Because at this point in time, you may be weighing a plethora of your own decisions. I’ve had countless conversations with amazing people in the 20 days I’ve been in Nepal, many times about how painstakingly consumed we are with wanting to make the right decisions — not just for ourselves, but for our careers, for our relationships, for our families. I have struggled a lot in my life with wanting things because I thought it would give me exactly what I wanted. I know I mention this a lot and at this point might sound a bit like a broken record, but I can’t get over how important this lesson has been throughout the past 2 years of my life. It’s a lesson I continue learning, in different contexts that continue to surprise me, time and time again.

Will that job make you happy? Will moving to a new city help you grow? Will investing time in your chosen passion make you talented? Will that person love you back? Will the work I do here create the lasting change I want to see in the world? The uncomfortable truth is that you will never know before you decide to try. And you need to be willing to, or you’re never going to find out.

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My time in Nepal

Reflections by Alyson Sagala – Conscious Impact Nepal from Jonathan H. Lee on Vimeo.

I am excited to share with you a glimpse into the past few months of my life, and an attempt to convey why exactly this project means so much to me. Thank you again to Conscious Impact, for being more than just an organization, but a loving family with a vision to serve others while in service to ourselves. Shot by the insanely talented Jonathan H. Lee and edited by yours truly.

Any support towards this project is appreciated beyond belief – whether that’s being interested in volunteering, being able to donate any sum of money, or just sharing this with your networks in hopes of spreading the word about our work. The tiniest of actions can catalyze the greatest of changes – both within this world, and within ourselves.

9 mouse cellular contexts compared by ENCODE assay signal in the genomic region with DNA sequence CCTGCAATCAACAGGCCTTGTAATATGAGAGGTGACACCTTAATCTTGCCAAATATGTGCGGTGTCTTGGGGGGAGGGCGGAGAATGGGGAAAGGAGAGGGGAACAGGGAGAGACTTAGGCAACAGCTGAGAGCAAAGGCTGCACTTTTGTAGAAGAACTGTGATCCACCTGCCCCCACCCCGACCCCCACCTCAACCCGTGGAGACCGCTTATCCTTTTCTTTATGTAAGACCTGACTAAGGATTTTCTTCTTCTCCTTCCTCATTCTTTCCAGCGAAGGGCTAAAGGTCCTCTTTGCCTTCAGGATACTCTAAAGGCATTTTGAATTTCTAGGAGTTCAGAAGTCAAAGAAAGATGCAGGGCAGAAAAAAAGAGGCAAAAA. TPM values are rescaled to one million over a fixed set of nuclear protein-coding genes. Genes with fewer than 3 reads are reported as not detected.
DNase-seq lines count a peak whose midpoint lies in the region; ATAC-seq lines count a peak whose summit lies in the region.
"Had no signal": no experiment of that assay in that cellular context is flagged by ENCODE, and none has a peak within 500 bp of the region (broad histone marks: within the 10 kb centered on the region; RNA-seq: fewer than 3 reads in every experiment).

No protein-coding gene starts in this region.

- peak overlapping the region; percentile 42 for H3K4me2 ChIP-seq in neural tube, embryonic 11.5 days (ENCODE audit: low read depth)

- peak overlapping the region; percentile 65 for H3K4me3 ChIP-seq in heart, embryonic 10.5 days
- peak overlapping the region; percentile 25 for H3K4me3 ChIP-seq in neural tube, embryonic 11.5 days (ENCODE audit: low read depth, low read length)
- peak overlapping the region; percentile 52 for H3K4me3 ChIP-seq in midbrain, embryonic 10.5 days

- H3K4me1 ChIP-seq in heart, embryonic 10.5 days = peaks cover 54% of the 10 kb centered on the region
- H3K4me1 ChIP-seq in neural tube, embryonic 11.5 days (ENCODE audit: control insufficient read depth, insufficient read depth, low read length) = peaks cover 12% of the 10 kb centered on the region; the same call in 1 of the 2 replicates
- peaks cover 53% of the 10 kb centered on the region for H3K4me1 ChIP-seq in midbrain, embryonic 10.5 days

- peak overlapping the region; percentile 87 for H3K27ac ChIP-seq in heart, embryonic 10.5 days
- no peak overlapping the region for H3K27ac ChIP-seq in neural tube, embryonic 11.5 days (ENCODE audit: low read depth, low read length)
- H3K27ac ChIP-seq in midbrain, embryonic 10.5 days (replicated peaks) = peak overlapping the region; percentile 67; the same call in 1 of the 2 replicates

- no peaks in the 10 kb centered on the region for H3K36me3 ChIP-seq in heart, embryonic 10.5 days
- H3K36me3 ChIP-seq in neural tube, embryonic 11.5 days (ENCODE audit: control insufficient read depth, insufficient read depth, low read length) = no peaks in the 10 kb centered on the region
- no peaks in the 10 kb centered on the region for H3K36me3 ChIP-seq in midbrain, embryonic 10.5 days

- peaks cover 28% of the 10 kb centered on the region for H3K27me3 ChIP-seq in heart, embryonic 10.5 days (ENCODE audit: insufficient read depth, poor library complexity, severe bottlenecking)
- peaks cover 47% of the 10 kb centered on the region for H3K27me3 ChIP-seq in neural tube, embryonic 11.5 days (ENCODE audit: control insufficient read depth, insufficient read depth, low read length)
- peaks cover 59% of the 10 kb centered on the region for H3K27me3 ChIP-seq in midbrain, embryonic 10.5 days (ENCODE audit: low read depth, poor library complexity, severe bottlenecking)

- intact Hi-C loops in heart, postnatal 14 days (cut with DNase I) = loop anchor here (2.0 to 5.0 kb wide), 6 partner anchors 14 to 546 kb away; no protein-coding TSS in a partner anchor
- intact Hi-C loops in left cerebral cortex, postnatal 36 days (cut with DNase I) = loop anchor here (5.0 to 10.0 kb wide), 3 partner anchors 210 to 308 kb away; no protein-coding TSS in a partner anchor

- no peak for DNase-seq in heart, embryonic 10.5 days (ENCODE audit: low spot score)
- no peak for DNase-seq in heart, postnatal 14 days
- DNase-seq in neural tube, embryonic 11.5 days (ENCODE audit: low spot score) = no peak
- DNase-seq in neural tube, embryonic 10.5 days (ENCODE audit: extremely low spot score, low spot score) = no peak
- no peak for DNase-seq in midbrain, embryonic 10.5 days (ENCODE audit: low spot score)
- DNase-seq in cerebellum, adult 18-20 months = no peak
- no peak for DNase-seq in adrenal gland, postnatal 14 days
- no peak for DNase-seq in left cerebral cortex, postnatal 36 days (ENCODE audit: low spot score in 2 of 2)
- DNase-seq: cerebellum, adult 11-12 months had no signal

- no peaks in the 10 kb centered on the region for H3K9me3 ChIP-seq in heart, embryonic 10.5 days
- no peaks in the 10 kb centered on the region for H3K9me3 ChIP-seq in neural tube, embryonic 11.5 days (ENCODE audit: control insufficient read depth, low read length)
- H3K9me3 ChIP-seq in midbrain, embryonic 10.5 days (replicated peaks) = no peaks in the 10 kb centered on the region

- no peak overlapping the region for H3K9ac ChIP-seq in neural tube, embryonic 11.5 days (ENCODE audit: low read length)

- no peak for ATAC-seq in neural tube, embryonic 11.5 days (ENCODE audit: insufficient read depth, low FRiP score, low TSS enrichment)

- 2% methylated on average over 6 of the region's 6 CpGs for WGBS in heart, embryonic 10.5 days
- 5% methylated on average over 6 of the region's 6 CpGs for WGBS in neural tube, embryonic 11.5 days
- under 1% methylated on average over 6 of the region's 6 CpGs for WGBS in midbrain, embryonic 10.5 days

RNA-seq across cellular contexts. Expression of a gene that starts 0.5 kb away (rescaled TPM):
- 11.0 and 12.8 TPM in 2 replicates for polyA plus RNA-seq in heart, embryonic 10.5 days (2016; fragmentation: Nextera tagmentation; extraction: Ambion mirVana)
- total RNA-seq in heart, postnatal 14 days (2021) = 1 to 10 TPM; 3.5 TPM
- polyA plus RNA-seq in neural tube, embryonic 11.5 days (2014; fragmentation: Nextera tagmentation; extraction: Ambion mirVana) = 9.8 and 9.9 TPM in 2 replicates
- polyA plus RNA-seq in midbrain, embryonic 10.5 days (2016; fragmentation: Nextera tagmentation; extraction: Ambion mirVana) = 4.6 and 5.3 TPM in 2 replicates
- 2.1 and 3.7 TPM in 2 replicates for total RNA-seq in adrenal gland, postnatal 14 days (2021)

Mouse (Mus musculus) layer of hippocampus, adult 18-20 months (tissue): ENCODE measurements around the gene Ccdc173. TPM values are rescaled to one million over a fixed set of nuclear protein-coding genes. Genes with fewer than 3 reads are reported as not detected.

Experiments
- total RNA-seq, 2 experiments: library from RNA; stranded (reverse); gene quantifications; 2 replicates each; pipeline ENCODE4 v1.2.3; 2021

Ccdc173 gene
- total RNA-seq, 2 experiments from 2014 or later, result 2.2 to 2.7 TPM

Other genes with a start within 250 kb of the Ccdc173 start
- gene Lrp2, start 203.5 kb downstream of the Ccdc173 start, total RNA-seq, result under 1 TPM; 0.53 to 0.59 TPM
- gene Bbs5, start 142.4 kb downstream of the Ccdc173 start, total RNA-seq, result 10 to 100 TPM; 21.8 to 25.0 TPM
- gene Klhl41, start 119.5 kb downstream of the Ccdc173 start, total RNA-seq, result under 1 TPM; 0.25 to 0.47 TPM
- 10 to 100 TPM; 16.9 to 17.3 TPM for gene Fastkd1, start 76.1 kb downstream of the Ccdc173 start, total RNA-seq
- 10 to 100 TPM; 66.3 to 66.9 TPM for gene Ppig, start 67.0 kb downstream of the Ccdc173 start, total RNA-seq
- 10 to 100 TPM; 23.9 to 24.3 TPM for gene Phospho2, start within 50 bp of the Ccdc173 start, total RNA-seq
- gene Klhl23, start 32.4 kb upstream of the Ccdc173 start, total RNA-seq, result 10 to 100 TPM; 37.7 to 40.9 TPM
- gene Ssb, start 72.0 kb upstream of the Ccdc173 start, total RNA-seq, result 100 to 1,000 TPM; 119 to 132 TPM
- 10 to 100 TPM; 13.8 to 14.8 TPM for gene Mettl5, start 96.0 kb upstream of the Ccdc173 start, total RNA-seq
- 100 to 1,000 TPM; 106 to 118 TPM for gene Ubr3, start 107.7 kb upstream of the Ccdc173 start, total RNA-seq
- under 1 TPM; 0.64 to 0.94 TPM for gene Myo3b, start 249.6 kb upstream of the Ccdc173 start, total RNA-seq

The fleeting state of happiness

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As I get closer to the end of my time in Nepal, I can’t help but reflect on how much has changed in my life in the past 9 months. I’ve written and repeated this last sentence several times, but I’ve learned more about myself than I ever thought possible.

Loving yourself is a struggle. Don’t let anyone ever fool you into thinking this is easy. Most of us go through life being conditioned to measure our self worth based on validation from other people. Whether that’s having the right job or the right relationship, being worthy of praise in some way by the things you do, or the clothes you wear, or the places you go, or the things you achieve. We spend so much time investing in actions that are supposed to ensure happiness down the line. We forget that the only thing that matters is whether you’re happy right now.

And see that’s the thing. There’s no such thing as perpetual happiness. Happiness is fleeting, the same way warmth wanes away as we fall into winter, the same way rivers go dry only to overflow again when the rains return, the same way people dance in and out of our lives like the tides recede and then overtake the shore.

Growth is exponential. Every year of my life, the change that I see in myself isn’t just more than the year before, but growth in multiple directions, creating different dimensions of the person I’m slowly becoming. There are more layers, more depth, and more ways to explore what it means to hurt, to love, to understand, and to empathize. That also means there are more places for demons to hide. Though self-discovery makes my insecurities seem lighter, they become no less intricate in their design.